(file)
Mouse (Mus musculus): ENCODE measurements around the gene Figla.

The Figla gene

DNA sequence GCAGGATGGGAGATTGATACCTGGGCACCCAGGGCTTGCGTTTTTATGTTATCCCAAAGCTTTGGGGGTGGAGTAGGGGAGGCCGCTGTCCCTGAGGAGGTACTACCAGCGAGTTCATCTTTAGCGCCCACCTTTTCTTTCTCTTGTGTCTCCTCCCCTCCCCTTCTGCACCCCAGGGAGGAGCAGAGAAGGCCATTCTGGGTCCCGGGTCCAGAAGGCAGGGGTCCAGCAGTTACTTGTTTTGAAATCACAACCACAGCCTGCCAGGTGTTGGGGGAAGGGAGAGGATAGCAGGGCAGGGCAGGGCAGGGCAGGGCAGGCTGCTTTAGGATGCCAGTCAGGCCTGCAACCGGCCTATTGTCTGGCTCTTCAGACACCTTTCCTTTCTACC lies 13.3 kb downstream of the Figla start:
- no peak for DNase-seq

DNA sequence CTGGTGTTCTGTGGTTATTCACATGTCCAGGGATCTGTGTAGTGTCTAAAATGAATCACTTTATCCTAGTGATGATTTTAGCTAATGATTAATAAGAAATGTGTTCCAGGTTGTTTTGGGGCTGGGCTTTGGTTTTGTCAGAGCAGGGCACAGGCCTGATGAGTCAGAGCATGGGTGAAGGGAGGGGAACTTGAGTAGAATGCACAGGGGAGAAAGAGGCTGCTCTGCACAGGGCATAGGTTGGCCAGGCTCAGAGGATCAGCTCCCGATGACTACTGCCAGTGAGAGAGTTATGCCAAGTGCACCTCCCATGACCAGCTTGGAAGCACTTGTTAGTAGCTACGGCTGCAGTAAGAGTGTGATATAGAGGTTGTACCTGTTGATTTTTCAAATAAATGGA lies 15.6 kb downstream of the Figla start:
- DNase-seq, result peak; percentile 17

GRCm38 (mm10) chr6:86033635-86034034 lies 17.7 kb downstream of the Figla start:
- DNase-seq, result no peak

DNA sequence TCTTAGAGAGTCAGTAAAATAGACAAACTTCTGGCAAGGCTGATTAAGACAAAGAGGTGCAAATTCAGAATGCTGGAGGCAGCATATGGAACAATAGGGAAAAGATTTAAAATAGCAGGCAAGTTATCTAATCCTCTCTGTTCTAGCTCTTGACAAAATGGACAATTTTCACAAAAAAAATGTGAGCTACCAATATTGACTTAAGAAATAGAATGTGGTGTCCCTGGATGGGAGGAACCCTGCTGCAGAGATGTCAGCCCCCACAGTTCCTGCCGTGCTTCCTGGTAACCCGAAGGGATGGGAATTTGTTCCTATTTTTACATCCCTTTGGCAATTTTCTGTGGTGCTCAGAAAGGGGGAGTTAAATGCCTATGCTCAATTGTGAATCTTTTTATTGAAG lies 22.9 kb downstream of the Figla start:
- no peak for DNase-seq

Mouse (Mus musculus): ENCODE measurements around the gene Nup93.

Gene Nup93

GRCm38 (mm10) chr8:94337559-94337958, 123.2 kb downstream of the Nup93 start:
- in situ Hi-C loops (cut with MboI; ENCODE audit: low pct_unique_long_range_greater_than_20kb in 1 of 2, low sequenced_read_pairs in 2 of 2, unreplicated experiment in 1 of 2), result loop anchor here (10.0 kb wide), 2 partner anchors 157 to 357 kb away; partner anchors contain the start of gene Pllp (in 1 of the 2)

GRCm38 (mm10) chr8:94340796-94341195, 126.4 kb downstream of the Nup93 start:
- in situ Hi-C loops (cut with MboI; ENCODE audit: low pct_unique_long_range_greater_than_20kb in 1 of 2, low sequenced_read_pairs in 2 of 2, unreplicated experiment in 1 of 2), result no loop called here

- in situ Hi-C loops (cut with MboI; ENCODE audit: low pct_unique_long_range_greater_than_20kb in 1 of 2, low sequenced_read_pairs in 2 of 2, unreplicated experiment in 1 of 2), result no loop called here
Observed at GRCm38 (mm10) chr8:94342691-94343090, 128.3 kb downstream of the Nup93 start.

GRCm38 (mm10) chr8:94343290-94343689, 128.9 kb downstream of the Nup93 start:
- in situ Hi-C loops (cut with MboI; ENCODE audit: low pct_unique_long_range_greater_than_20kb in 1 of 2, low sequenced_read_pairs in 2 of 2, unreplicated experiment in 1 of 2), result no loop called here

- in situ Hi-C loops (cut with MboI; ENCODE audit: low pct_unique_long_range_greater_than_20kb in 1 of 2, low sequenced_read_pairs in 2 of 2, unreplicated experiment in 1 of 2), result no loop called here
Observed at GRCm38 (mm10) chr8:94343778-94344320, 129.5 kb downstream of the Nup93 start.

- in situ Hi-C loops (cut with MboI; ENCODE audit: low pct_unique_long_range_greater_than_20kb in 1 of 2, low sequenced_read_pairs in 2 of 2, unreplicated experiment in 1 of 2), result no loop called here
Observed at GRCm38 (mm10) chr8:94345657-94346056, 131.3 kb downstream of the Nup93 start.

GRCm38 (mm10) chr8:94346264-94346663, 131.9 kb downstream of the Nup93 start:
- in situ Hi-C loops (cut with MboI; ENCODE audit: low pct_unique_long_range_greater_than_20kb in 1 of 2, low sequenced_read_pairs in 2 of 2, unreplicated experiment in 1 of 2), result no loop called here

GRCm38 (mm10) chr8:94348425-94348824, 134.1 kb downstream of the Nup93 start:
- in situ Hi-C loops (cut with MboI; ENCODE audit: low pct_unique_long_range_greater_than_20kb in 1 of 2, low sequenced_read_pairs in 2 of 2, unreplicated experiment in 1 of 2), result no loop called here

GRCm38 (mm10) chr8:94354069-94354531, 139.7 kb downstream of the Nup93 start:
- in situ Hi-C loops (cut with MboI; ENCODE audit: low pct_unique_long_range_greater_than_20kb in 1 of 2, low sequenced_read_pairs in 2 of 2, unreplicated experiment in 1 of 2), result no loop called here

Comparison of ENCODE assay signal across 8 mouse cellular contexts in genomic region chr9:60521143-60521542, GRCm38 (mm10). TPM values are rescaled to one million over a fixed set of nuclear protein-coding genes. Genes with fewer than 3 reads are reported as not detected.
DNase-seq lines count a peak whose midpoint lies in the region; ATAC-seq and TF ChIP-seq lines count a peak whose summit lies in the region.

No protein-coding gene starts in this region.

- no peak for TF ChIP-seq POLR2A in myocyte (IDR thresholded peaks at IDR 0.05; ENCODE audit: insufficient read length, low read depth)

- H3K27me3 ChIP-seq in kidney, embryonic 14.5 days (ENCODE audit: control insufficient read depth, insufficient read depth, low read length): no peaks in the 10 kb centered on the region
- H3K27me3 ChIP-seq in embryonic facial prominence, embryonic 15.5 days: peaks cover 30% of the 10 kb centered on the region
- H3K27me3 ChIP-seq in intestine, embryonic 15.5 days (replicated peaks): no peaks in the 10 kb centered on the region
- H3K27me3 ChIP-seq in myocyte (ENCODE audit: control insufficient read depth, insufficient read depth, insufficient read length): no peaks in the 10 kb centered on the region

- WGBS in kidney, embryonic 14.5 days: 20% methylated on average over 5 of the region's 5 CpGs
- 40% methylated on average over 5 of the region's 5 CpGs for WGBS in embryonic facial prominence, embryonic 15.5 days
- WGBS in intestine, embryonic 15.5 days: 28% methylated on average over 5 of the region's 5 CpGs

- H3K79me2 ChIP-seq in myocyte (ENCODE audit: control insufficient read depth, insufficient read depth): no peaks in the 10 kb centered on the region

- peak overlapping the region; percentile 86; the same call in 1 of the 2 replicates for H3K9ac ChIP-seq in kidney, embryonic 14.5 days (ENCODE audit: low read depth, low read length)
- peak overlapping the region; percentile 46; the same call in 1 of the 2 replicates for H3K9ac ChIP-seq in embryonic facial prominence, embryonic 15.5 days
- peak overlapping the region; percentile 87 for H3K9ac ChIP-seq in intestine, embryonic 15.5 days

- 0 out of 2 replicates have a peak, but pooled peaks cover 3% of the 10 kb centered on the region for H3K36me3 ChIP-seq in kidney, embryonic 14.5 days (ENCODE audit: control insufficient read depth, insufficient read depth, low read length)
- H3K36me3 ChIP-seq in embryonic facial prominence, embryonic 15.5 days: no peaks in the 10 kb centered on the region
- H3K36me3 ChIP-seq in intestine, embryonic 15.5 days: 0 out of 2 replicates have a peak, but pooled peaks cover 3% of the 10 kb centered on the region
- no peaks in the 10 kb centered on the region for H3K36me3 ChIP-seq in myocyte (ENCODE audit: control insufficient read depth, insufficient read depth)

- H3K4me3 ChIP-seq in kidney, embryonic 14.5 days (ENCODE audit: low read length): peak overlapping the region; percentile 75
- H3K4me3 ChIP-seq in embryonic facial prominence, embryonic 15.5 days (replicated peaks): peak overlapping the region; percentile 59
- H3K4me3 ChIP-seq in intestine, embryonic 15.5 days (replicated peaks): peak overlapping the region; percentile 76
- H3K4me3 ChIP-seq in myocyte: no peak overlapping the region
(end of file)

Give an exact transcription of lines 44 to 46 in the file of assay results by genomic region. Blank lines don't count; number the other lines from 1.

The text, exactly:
- peak overlapping the region; percentile 46; the same call in 1 of the 2 replicates for H3K9ac ChIP-seq in embryonic facial prominence, embryonic 15.5 days
- peak overlapping the region; percentile 87 for H3K9ac ChIP-seq in intestine, embryonic 15.5 days

- 0 out of 2 replicates have a peak, but pooled peaks cover 3% of the 10 kb centered on the region for H3K36me3 ChIP-seq in kidney, embryonic 14.5 days (ENCODE audit: control insufficient read depth, insufficient read depth, low read length)